The FBI may also prohibit the recipient of an NSL from disclosing its existence "to any person" other than the recipient's lawyer, with five years’ imprisonment as the prescribed punishment.

Oh, and by the way … just a few months ago, in a rare example of bipartisanship, Congress voted to renew the USA Freedom Act, which extends the PATRIOT Act’s expansive domestic surveillance authority. 

You might be tempted to conclude that the furor over smartphone spying is much ado about nothing. After all, what harm can it do if you’re not doing anything wrong?

The problem is that the concept of “right” and “wrong” can be redefined anytime. For instance, while the First Amendment gives Americans “freedom of speech,” exercising that right while having your smartphone with you means you’ll be monitored. You may not have noticed, but eyes in the sky were watching when demonstrators marched in American cities to protest the killing of George Floyd.

In Houston, Las Vegas, Portland, Washington, D.C., and other metropolitan areas, police and National Guard units employed extensive use of surveillance aircraft to monitor conditions on the streets. And they used an advanced version of the Dirtbox IMSI catcher to track a smartphone’s physical location as well as monitor conversations, emails, and text messages. Naturally, all this surveillance occurred without any type of search warrant.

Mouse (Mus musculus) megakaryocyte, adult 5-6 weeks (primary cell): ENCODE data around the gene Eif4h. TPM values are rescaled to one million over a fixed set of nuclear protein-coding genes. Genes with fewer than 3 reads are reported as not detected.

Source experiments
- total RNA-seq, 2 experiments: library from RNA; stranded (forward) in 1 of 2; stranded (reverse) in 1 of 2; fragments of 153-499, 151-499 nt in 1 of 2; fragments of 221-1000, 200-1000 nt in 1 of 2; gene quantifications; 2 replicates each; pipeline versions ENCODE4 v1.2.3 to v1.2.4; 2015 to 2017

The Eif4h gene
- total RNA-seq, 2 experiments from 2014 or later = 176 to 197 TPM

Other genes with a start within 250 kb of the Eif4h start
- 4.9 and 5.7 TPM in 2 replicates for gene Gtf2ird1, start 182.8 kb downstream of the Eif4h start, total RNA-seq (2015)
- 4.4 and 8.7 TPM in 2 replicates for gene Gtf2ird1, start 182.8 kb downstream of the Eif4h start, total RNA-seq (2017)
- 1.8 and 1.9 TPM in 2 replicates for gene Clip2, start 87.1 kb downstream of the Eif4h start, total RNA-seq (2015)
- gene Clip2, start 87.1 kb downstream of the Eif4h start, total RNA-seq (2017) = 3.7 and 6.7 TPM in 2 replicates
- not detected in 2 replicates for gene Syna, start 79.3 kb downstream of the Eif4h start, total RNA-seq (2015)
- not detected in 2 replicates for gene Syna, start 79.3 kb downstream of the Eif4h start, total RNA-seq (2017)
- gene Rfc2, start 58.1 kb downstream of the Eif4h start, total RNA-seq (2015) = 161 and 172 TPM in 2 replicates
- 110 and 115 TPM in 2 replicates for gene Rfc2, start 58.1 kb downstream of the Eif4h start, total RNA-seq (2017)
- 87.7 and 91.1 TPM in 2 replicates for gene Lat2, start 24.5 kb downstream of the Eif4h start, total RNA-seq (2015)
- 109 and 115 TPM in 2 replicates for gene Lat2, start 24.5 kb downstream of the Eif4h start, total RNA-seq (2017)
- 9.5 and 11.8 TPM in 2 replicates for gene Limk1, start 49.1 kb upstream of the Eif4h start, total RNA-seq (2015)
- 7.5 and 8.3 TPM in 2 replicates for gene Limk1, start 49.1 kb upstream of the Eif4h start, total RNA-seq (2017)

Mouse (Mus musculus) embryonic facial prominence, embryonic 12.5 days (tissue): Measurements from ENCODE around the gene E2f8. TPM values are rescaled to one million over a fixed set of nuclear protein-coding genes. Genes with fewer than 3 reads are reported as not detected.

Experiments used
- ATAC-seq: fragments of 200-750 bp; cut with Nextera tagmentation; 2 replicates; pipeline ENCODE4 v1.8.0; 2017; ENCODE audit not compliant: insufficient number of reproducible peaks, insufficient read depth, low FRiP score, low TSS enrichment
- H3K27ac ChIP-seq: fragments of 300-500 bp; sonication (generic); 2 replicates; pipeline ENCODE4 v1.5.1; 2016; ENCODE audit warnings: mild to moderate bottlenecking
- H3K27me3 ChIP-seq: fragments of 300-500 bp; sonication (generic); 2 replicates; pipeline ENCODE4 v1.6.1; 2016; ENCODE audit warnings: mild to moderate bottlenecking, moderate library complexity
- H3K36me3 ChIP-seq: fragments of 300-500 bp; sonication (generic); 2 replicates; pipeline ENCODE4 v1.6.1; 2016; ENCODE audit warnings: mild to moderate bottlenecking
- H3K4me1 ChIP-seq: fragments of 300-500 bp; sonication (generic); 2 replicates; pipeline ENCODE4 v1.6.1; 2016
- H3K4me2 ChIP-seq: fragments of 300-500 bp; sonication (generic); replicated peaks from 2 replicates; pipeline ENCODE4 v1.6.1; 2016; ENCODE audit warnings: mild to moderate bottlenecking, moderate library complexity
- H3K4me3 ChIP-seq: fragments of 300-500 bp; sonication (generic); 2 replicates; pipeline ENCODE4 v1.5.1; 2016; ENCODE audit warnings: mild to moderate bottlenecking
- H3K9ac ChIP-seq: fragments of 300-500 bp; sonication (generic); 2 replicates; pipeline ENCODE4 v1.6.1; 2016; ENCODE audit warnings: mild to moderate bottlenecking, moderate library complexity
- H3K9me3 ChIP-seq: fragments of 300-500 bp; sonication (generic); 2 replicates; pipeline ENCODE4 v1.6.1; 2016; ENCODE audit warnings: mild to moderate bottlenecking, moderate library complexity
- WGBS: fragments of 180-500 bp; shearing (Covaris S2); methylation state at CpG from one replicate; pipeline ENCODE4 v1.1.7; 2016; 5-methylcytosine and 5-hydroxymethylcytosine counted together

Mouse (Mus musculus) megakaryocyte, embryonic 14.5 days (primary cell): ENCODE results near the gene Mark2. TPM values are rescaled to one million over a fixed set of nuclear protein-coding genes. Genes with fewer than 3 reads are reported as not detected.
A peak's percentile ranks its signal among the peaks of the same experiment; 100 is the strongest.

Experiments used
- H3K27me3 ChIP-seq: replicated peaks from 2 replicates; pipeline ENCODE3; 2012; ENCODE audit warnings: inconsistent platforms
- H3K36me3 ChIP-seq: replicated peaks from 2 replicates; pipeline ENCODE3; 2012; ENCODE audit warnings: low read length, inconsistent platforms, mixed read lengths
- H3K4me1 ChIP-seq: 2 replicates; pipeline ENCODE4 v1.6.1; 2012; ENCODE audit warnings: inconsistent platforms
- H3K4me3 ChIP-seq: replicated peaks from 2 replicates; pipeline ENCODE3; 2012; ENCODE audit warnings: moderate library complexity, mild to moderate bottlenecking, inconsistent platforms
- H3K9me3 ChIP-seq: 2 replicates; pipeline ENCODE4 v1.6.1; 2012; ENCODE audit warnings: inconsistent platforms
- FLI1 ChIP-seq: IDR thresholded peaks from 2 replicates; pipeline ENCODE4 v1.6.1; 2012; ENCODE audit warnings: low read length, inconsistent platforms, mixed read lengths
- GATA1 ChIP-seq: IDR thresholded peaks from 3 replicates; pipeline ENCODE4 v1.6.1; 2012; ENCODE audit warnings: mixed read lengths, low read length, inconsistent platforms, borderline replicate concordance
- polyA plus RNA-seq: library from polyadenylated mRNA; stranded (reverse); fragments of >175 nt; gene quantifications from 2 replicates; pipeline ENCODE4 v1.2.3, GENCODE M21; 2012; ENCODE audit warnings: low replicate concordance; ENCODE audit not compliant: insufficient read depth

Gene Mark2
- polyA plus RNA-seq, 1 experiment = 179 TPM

If you’d rather not be subjected to this type of surveillance, there’s a simple, albeit drastic solution to end it. That’s to throw away your smartphone. Replace it with a burner phone – a cheap mobile phone you can buy with cash and purchase prepaid voice and internet service. Follow this link to learn where to buy one or set one up.

A good time to begin securing your smartphone would be today. Big Brother certainly isn’t going to do it for you.

Protecting your assets (and yourself) against any threat - from the government, the IRS or a frivolous lawsuit - is something The Nestmann Group has helped more than 15,000 Americans do over the last 30 years.

Feel free to get in touch at service@nestmann.com or call +1 (602) 688-7552 to learn how we can help you.

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About The Author

Since 1990, Mark Nestmann has helped thousands of clients seeking wealth preservation and international tax planning solutions. He is the author of highly acclaimed Lifeboat Strategy and other books & reports dealing with these subjects.